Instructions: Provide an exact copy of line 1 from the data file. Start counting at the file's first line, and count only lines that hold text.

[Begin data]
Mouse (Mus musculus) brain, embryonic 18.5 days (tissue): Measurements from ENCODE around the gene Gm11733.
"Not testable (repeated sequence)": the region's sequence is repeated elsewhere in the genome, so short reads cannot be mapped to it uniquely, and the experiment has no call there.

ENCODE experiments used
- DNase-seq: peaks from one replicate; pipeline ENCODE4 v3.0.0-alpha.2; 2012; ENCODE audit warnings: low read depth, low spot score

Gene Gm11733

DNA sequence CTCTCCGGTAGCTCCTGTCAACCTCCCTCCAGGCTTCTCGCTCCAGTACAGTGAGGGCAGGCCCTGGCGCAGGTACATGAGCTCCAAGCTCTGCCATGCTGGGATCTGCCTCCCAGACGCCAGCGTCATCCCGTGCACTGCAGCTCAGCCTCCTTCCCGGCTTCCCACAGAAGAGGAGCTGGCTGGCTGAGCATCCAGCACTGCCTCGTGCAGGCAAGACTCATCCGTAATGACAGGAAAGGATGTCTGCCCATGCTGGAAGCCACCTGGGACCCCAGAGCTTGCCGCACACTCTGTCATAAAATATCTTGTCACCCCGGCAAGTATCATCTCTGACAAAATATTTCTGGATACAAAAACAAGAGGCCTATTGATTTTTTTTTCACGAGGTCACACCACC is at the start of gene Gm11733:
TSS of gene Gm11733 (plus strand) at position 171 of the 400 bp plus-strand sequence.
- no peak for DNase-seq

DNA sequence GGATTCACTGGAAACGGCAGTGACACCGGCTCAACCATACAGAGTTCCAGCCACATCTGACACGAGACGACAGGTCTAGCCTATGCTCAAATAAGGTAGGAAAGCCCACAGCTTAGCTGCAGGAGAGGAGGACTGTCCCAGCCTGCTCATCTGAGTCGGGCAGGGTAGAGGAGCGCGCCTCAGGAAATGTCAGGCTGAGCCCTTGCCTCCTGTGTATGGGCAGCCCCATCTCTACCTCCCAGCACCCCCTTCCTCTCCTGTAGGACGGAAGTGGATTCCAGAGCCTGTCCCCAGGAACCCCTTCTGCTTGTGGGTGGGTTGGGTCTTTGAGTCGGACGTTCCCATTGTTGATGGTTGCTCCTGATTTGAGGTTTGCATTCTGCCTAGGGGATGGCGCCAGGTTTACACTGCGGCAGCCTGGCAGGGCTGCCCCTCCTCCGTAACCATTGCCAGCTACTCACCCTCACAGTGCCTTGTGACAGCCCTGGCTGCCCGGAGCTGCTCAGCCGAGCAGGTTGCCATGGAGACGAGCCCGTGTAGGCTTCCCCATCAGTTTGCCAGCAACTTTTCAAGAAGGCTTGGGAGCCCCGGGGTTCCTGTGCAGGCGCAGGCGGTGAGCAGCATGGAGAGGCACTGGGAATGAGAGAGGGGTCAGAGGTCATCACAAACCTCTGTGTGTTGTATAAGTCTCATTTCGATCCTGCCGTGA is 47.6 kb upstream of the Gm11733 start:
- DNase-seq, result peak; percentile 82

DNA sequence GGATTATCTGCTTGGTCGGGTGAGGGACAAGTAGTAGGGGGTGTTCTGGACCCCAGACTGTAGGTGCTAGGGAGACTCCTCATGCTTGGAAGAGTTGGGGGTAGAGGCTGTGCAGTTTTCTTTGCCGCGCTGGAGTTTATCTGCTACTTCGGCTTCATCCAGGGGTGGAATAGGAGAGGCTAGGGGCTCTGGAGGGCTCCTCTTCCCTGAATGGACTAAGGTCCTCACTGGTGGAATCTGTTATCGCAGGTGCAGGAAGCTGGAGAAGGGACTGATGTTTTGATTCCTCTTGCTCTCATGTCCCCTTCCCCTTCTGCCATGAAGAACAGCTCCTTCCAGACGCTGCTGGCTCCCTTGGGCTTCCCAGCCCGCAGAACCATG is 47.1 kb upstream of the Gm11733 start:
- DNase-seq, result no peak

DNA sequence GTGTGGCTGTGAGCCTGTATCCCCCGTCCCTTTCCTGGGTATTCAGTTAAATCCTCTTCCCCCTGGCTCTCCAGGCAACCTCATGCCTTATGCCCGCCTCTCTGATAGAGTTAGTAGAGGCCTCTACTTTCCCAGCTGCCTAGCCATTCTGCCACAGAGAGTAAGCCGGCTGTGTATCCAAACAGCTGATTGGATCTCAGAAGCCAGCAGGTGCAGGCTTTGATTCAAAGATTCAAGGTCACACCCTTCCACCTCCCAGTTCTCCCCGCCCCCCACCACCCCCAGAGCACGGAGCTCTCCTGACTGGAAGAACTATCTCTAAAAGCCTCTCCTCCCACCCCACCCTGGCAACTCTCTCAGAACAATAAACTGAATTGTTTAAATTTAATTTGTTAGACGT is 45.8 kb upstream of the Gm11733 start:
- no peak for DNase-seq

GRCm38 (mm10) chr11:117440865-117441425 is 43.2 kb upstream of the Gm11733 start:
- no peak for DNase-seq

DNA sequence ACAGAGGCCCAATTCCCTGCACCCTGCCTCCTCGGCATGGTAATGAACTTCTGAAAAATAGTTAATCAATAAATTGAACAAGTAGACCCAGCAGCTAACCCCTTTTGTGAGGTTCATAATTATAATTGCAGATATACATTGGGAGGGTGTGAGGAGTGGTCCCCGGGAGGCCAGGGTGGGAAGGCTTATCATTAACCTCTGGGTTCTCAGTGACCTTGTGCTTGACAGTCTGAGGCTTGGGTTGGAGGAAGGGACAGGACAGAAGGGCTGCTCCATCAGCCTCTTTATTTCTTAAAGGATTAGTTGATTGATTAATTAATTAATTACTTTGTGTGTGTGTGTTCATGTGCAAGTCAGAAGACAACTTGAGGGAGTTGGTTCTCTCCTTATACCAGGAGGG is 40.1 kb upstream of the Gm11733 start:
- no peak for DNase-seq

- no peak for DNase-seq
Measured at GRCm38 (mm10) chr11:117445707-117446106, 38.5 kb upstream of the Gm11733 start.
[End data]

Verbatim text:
Mouse (Mus musculus) brain, embryonic 18.5 days (tissue): Measurements from ENCODE around the gene Gm11733.